Before the season opens, UF baseball coach Kevin O’Sullivan has some decisions remaining when it comes to his roster — still, expectations are high as ever.
The Gators, picked by the SEC’s 14 coaches to finish second in the league behind Vanderbilt, open the season Friday with a weekend series against Marshall starting at 6:30 p.m., giving fans their first glimpse at the final Florida team to play at Alfred A. McKethan Stadium before the program’s new state-of-the-art ballpark opens in June.
But first, the team expects a bounce-back campaign in 2020 after missing out on the College World Series for the first time since 2014.
“We’re excited. It never gets old, obviously. It’s a new year, new players, a whole different roster,” said O’Sullivan, before pointing out there’s no dearth of talent in the SEC. “The league’s as good as it’s ever been, especially from a pitching (standpoint). We’re going to take it one day at a time.”
After losing considerable talent from the 2017 and 2018 teams, the freshman-laden Gators struggled when it came to SEC play last season, as they managed just 13 wins in 30 tries.
It marked the fewest wins in conference play in O’Sullivan’s 12 seasons at UF; the Gators won one more SEC contest during the 2013 campaign – the lone sub-.500 finish under O’Sullivan’s watch – than they did in 2019.
While motivation certainly isn’t an issue at Florida, O’Sullivan does expect the memories of those lumps to be lessons for this unit.
“The bottom line is we did just enough to get into the NCAA Regional,” O’Sullivan said. “There obviously were some tough spots for us, especially on the mound. But there were also some areas that were positive, and we’re trying to draw from that more than the negative part. There’s not many programs that have been to a regional 13 years in a row, so, obviously our expectation is to get to the World Series and contend for national championships.”
Suffice to say, the players know that as a collective they didn’t live up to internal standards last season, even if not everyone was to blame for the team’s faults. A program that had become accustomed to churning out professional pitchers on a regular basis instead saw itself rocked and rattled in 2019.
Considering Tommy Mace and Jack Leftwitch, the team’s Friday and Saturday starters on the mound, respectively, are draft-eligible after this season, the pressure is on.
“We’re going to need a couple of these guys to step up. Tommy and Jack are going to have to pitch up to their capabilities, and Nick Pogue looks like he’ll be our Sunday starter. He’s been outstanding, hasn’t given up a run — knock on wood — this whole spring,” O’Sullivan said. “He’s earned it, and we’ve got a couple sophomores that have to make a jump, but they’re certainly capable.”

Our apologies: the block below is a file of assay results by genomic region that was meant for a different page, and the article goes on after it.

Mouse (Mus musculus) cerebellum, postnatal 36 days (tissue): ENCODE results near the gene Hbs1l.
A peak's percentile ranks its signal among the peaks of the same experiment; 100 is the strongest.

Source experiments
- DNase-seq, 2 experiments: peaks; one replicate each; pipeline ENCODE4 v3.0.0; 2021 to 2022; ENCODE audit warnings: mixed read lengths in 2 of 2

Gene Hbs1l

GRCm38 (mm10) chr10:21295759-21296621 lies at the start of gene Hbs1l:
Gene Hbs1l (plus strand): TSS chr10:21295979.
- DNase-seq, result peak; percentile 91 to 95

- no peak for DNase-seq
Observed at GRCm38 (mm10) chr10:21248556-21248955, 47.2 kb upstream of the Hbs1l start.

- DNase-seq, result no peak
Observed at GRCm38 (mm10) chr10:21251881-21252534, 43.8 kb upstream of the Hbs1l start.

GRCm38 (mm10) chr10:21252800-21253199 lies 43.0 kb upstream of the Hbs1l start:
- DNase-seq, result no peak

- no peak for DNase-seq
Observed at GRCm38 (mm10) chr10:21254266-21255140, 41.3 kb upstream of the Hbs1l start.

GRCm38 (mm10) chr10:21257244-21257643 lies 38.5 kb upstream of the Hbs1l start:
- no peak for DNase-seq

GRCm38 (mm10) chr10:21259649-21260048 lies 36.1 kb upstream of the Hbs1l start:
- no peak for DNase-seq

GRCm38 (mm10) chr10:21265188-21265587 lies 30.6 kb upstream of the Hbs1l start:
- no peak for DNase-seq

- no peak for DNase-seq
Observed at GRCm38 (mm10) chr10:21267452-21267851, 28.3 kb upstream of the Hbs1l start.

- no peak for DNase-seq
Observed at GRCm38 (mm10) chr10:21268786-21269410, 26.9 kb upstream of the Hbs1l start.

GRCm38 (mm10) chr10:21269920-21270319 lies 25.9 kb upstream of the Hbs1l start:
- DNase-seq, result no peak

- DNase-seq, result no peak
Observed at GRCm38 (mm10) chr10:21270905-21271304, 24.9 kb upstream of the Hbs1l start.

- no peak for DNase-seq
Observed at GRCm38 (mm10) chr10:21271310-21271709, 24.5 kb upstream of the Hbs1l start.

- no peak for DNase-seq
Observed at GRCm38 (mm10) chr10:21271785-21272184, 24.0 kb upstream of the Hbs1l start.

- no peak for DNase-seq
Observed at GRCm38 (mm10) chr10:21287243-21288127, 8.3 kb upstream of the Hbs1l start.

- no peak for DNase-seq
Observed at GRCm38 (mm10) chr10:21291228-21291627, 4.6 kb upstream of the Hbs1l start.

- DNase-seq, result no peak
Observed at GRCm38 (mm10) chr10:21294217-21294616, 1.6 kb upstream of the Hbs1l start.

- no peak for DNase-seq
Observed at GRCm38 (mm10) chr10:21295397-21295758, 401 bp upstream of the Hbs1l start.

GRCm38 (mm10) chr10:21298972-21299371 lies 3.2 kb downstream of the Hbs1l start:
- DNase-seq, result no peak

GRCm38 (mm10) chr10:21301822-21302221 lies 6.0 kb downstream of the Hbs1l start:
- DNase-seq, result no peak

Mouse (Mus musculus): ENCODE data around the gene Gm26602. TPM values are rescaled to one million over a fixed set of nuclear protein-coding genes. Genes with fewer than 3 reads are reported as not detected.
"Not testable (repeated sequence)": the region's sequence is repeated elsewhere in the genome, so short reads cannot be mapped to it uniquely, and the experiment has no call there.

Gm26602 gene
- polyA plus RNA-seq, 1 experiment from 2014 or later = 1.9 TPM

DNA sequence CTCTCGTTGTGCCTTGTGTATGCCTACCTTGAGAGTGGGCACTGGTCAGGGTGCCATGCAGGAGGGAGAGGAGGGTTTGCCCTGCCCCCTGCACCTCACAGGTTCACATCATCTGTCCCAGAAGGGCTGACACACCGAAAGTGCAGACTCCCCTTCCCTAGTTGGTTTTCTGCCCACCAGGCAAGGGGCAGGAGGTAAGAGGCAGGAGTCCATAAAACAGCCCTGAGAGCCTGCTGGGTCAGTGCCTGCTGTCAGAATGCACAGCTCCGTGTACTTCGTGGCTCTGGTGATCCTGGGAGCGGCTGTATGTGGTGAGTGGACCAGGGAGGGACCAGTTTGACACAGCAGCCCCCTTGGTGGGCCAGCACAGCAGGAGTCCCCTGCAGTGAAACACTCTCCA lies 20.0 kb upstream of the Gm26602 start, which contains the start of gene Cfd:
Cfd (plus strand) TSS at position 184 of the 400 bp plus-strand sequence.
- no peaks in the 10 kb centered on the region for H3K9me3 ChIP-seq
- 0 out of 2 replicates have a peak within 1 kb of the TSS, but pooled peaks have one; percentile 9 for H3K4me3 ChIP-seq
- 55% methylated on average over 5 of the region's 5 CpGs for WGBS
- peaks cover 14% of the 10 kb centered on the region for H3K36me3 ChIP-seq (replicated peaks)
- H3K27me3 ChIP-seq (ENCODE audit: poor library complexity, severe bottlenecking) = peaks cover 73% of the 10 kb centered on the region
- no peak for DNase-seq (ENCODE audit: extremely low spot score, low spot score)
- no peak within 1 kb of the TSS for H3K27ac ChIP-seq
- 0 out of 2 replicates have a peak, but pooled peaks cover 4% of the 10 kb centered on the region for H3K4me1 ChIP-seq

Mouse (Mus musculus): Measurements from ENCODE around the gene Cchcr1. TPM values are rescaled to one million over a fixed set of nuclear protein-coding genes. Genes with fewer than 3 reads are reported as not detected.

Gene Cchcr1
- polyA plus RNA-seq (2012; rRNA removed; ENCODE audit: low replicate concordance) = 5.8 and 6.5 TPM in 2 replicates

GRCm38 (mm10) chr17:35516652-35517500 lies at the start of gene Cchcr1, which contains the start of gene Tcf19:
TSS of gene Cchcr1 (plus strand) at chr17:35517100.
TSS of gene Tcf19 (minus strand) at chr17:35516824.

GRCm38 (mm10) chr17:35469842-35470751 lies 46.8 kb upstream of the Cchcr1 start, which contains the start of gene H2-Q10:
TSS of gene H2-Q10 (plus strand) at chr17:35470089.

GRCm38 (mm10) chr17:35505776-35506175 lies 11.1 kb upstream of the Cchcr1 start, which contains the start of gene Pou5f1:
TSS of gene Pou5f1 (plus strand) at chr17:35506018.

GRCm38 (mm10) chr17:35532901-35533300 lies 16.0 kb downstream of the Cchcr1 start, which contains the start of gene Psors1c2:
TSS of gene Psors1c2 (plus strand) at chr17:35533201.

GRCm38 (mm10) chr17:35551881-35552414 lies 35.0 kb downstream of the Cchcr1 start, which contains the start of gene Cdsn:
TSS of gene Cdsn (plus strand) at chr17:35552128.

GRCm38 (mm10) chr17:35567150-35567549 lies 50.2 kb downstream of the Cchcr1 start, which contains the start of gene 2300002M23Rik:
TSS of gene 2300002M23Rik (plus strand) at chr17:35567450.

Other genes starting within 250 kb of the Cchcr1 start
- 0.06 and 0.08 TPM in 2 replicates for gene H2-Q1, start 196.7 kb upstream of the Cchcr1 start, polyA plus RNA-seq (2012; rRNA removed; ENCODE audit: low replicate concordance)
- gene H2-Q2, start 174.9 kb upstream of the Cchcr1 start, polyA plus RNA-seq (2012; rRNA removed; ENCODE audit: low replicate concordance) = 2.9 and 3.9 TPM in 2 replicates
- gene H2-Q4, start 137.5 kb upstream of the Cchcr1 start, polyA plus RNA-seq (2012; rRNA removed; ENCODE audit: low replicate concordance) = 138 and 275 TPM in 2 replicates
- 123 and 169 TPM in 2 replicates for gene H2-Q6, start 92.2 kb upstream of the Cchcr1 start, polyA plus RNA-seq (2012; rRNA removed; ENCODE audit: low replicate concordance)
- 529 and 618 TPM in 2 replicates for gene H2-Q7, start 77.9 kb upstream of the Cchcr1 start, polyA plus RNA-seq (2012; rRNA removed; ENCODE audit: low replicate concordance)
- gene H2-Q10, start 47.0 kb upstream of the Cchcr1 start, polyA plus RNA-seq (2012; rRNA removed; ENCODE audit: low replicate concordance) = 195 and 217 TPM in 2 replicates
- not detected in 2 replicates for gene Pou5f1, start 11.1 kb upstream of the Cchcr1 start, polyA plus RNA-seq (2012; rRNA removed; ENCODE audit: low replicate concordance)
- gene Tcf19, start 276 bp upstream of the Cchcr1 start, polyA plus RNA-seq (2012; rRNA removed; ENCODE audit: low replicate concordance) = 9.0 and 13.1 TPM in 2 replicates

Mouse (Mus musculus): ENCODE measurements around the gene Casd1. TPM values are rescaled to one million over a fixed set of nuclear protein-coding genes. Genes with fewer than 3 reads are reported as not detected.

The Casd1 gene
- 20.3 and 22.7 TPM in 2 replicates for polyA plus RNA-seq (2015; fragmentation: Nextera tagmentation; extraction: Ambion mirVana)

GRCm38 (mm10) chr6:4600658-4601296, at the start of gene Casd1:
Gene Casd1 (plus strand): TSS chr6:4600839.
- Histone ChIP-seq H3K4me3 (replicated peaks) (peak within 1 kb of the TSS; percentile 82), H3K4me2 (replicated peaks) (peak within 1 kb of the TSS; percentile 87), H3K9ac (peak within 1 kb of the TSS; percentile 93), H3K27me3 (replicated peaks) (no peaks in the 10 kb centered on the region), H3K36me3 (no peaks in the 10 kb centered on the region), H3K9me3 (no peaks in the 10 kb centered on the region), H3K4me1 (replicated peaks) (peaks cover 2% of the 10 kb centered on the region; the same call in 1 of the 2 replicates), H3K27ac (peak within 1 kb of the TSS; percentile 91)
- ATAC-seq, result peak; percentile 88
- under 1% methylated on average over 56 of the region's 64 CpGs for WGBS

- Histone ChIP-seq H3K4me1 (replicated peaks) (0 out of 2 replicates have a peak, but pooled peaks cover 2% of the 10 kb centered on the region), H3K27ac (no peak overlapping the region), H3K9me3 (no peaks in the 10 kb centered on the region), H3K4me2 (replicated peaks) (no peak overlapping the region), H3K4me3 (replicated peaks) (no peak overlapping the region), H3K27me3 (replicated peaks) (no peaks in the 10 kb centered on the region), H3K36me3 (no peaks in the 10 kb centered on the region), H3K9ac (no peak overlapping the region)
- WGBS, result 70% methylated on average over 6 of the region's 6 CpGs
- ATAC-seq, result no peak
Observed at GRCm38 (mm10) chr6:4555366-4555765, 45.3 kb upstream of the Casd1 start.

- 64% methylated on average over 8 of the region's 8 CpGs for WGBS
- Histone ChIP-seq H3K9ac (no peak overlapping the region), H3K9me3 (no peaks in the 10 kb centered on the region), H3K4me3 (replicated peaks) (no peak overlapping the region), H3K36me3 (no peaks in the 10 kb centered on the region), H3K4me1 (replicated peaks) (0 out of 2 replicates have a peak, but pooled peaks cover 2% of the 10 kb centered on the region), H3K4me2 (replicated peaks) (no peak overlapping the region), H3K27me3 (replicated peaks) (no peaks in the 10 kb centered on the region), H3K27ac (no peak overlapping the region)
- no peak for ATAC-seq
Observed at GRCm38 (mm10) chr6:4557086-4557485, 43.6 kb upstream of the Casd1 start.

Aside from the returning players, the Gators are high on left-handed graduate transfer pitcher Trey Van Der Weide, a native of Longwood who joined the program after spending four seasons with the University of South Carolina Upstate Spartans, and freshman Hunter Barco, regarded nationally as the top left-handed pitcher to emerge from the 2019 class.
“He’s just really, really reliable,” O’Sullivan said of Van Der Weide. “We’ve got more options out of the bullpen, and I’m sure everyone’s heard of Hunter Barco from Jacksonville. He’s going to be one of the special ones that comes through here.”
And then there’s Kirby McMullen and Austin Langworthy, the two seniors projected to make Florida’s Day 1 line-up – for good reason, too.
Langworthy, who totalled 10 home runs and 43 runs batted in last season, overcame early struggles last season to become one of UF’s more consistent options at the plate, while McMullen is regarded alongside Langworthy as one of the team’s leaders in the dugout following the departures of Blake Reese and Nelson Maldonado, someone who can be counted on to point the team’s younger players in the right direction.
“Of course Langworthy was (a leader) last year, he was a huge help to all of us,” sophomore right fielder Jacob Young said. “And we’ve got Kirby, who, behind the scenes more than you guys have seen, he’s always been a leader. He’s kind of a positive influence, he’s been everywhere. He’s helped us out in the dugout, all that. He’s going to be huge.”
O’Sullivan is counting on each player on the roster to play their role this season — nothing more, and nothing less.
“You can have all the depth you want, but it’s really the main guys who need to perform up to their capabilities,” he said. “So, hopefully they will.”